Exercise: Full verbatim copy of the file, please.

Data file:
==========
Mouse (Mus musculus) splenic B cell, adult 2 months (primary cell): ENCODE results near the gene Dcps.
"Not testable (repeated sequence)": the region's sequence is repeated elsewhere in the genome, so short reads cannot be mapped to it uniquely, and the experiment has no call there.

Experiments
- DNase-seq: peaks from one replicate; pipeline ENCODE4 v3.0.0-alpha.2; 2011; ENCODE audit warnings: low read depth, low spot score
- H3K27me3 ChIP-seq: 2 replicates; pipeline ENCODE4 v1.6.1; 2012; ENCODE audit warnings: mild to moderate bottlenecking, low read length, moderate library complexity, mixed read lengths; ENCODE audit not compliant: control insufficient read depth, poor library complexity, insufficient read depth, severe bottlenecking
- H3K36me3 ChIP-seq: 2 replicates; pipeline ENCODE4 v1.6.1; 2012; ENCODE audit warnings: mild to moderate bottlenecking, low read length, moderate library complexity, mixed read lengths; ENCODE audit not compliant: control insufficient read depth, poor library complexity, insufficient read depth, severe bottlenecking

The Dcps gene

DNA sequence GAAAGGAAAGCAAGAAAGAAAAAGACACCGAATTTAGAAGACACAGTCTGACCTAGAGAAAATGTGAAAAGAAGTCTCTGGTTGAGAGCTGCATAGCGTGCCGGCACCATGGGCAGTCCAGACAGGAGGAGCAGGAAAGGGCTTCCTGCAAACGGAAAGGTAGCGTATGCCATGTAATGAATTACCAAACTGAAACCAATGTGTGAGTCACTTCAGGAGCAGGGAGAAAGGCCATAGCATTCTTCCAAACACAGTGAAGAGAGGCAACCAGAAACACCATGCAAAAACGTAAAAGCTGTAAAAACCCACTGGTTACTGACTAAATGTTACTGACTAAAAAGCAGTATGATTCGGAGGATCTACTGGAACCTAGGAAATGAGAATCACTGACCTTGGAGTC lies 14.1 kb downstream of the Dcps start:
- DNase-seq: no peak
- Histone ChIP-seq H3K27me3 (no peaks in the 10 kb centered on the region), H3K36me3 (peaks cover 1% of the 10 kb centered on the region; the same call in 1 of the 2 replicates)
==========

Mouse (Mus musculus) splenic B cell, adult 2 months (primary cell): ENCODE results near the gene Dcps.
"Not testable (repeated sequence)": the region's sequence is repeated elsewhere in the genome, so short reads cannot be mapped to it uniquely, and the experiment has no call there.

Experiments
- DNase-seq: peaks from one replicate; pipeline ENCODE4 v3.0.0-alpha.2; 2011; ENCODE audit warnings: low read depth, low spot score
- H3K27me3 ChIP-seq: 2 replicates; pipeline ENCODE4 v1.6.1; 2012; ENCODE audit warnings: mild to moderate bottlenecking, low read length, moderate library complexity, mixed read lengths; ENCODE audit not compliant: control insufficient read depth, poor library complexity, insufficient read depth, severe bottlenecking
- H3K36me3 ChIP-seq: 2 replicates; pipeline ENCODE4 v1.6.1; 2012; ENCODE audit warnings: mild to moderate bottlenecking, low read length, moderate library complexity, mixed read lengths; ENCODE audit not compliant: control insufficient read depth, poor library complexity, insufficient read depth, severe bottlenecking

The Dcps gene

DNA sequence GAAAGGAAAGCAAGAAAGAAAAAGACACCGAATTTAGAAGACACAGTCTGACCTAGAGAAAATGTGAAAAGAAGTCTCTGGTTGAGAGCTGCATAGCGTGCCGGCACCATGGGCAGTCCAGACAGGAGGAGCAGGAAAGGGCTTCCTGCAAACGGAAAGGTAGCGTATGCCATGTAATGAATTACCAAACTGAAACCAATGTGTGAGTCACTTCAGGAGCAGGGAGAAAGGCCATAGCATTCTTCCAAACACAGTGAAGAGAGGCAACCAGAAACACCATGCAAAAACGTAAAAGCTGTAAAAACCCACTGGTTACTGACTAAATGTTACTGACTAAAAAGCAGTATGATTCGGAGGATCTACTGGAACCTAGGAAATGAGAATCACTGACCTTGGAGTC lies 14.1 kb downstream of the Dcps start:
- DNase-seq: no peak
- Histone ChIP-seq H3K27me3 (no peaks in the 10 kb centered on the region), H3K36me3 (peaks cover 1% of the 10 kb centered on the region; the same call in 1 of the 2 replicates)